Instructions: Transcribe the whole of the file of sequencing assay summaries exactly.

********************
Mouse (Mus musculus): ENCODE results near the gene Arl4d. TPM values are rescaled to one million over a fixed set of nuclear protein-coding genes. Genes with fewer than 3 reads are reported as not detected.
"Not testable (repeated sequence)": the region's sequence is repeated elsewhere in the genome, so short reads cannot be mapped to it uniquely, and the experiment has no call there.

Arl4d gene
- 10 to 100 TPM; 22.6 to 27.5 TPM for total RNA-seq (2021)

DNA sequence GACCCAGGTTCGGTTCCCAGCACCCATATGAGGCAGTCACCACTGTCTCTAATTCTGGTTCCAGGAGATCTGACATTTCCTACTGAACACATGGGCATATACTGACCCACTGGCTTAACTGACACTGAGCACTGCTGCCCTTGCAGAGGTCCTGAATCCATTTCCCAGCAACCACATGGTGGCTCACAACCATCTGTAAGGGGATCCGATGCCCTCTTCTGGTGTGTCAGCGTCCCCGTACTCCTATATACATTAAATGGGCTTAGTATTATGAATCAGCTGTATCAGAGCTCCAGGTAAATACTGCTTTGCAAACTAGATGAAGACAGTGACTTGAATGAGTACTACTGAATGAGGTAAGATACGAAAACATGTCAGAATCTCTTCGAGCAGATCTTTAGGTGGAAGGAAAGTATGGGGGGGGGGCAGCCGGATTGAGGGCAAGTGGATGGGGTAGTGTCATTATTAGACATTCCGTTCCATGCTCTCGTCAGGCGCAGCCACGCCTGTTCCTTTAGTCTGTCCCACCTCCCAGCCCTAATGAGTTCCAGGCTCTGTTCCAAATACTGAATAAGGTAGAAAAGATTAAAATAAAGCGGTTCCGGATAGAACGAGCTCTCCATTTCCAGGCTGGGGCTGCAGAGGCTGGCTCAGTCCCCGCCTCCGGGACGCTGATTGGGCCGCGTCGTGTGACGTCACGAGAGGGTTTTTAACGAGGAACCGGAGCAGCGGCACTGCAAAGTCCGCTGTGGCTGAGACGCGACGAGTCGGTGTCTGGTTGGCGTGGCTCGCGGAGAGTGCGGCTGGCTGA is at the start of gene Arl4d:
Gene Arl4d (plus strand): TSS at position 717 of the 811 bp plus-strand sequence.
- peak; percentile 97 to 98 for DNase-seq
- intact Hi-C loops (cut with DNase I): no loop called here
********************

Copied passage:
Mouse (Mus musculus): ENCODE results near the gene Arl4d. TPM values are rescaled to one million over a fixed set of nuclear protein-coding genes. Genes with fewer than 3 reads are reported as not detected.
"Not testable (repeated sequence)": the region's sequence is repeated elsewhere in the genome, so short reads cannot be mapped to it uniquely, and the experiment has no call there.

Arl4d gene
- 10 to 100 TPM; 22.6 to 27.5 TPM for total RNA-seq (2021)

DNA sequence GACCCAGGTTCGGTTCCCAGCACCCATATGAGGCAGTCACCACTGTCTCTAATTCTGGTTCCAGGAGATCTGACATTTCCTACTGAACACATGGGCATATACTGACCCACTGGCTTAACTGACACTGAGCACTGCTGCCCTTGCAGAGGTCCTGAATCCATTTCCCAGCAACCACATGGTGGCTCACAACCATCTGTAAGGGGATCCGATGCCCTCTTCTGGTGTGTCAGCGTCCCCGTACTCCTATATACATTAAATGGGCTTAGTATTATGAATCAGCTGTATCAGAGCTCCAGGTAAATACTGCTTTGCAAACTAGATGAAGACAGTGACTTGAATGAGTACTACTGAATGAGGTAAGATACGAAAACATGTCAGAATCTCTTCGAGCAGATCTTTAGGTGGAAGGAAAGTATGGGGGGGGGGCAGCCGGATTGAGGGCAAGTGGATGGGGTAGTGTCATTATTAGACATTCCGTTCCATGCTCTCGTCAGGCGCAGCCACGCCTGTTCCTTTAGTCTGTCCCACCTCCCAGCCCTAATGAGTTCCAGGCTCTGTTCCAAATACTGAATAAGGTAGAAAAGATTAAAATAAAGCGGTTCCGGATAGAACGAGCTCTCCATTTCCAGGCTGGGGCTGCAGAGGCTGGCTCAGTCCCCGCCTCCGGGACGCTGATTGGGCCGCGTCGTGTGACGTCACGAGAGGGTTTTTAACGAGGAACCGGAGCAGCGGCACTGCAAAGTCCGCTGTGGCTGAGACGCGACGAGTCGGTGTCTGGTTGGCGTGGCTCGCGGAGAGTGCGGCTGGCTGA is at the start of gene Arl4d:
Gene Arl4d (plus strand): TSS at position 717 of the 811 bp plus-strand sequence.
- peak; percentile 97 to 98 for DNase-seq
- intact Hi-C loops (cut with DNase I): no loop called here